So everyone set your time portals to midnight on May 1st, 2014 and spiral in on the celebration! And please, remember to time travel responsibly…
Now that I have a year of experience with YALSA finances, it’s become obvious to me that there is sometimes confusion in the minds of members about our dues, requests for donations, and books and other products that we sell. Why does YALSA need to do all this?
When I first became active in YALSA in the fall of 1985, we were considered a small division because we had about 2000 members (today we have over 5,100) and we were only able to cover about 50% of our operating expenses. Because of YALSA’s inability to cover all of the costs of providing member services and support, ALA gave YALSA what is called the “small division subsidy,” which covered the rest of our expenses. While ALA generously provided the financial support to meet the basic needs of members, YALSA wasn’t able to offer new selection or award committee opportunities or take on large national projects as we just did with the IMLS grant and the report that was generated. Not only that, the division had only a deputy director and 2.3 other staff positions (today we have an executive director and 4.5 other positions).
All this changed in the early 2000s when YALSA worked out a plan with ALA to gradually increase revenues and move off of the small division subsidy. Today, revenue from dues makes up about a third of YALSA’s total revenue. However, additional funds are needed by our division to continue with our dozen award and selection committees, the webinars and tool kits that enable library workers to be well prepared to serve their teens, the various events at conference where we all have a chance to rub elbows with noted YA authors and experts in the field, and more. Our strategic committees form the heartbeat of our organization and funds are needed to ensure their work is made available to aid library workers and teens. Our member awards and scholarships require a minimum of $16,000every year, hence we have the Friends of YALSA society whose donations help ensure that we are able to recognize members for their achievements and support them in their professional growth.
The other two thirds of YALSA’s revenue comes from key sources, like the sale of books and e-learning, the YA Literature Symposium, ticketed events at ALA conferences, grants, individual donations, corporate sponsorships and interest from YALSA’s endowments. All of the revenues that come into YALSA, from whatever source, are used to provide members with services and support.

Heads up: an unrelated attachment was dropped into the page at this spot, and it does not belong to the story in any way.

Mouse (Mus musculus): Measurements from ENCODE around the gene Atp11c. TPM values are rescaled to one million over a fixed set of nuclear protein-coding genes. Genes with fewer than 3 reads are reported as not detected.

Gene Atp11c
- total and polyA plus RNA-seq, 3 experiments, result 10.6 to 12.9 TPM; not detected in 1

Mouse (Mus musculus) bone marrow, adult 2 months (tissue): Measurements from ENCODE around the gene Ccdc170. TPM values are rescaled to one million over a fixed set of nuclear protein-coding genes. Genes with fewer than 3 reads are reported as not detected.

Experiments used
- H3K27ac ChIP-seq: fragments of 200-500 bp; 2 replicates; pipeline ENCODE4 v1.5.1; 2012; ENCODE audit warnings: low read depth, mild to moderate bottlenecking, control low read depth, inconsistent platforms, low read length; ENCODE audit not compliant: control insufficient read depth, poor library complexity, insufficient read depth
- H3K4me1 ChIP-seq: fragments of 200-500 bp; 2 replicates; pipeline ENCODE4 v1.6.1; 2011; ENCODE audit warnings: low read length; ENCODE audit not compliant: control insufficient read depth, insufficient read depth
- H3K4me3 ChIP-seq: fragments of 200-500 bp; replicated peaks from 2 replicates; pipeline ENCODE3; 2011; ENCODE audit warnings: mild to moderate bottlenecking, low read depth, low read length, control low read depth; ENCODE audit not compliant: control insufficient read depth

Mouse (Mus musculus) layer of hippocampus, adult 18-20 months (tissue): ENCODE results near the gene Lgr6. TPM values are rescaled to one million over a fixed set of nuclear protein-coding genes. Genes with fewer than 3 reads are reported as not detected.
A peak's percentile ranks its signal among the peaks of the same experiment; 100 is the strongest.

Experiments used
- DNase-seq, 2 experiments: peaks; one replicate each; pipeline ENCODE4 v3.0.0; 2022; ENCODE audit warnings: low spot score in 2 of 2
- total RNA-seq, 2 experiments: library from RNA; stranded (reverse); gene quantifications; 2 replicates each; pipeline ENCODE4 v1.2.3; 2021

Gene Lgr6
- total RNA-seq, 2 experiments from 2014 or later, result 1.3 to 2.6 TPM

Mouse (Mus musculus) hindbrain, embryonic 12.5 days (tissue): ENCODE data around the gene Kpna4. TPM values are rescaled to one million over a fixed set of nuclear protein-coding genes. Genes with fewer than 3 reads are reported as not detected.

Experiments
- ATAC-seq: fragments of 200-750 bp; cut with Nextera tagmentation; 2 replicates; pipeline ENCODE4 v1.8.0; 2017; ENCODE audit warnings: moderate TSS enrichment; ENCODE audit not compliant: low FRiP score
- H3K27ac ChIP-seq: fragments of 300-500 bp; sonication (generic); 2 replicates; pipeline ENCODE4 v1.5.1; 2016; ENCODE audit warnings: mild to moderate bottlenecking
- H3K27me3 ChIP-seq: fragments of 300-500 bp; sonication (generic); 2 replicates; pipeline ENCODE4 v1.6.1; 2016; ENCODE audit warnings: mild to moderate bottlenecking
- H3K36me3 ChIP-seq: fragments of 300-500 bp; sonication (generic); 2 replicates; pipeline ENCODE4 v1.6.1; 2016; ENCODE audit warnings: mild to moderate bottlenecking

Although finding room in your budget to pay for things like association dues can sometimes be a challenge, YALSA really does give you a lot of bang for your buck. The highest dues category for membership in ALA/YALSA is $193 per year (the lowest is $59). Some of the key benefits of membership add up to well over $193. For example, all of these things come free with membership:
$35 subscription to YALSA E-News
$70 subscription to Young Adult Library Services
$760 worth of webinars on-demand
$588 in live monthly webinars
And those are just a few of the freebies and discounts members get from ALA and YALSA. So, with an investment of $59 – $193, members get a minimum of $1,453 worth of resources – resources that help make your daily work easier and position you to advance your career. Are you making the most of these perks that YALSA has to offer? If not, you should be! Check out this free 30 minute webinar about making the most of your membership: http://connectpro87048468.adobeconnect.com/p34esi7r6xh/. And don’t forget one of the best values from your YALSA membership: the opportunity to be part of a group of like-minded librarians, educators and teen supporters who care about library services to teens. Now, that opportunity is priceless.
I hope this post helps explain a bit about how YALSA finds the funds to support member services and programs, as well as where dues fit into the picture. Please don’t hesitate to get in touch with me (firstname.lastname@example.org) if I can answer any questions you may have.
I just got a rejection that took me aback. It was a typical form rejection (other than one rather brusque line), thanking me for approaching the agency, but the query didn't hook them.
However the person who responded to my email wasn't the agent I queried, but an intern as identified by their signature. I've received rejections from assistants or interns before, but always on behalf of the agent or at least the agency. This response was all I statements, as in "I am frequently overwhelmed with commitments to my current clients, so in any given year I must be selective taking on any new author."
The email was signed by the intern and came from their account, no mention of the agent at all.
(1) Is this common? (2) Do interns get their own clients (3) Is this a red flag that the agency isn't very professional, or (4) am I being overly sensitive and savoring my sour grapes?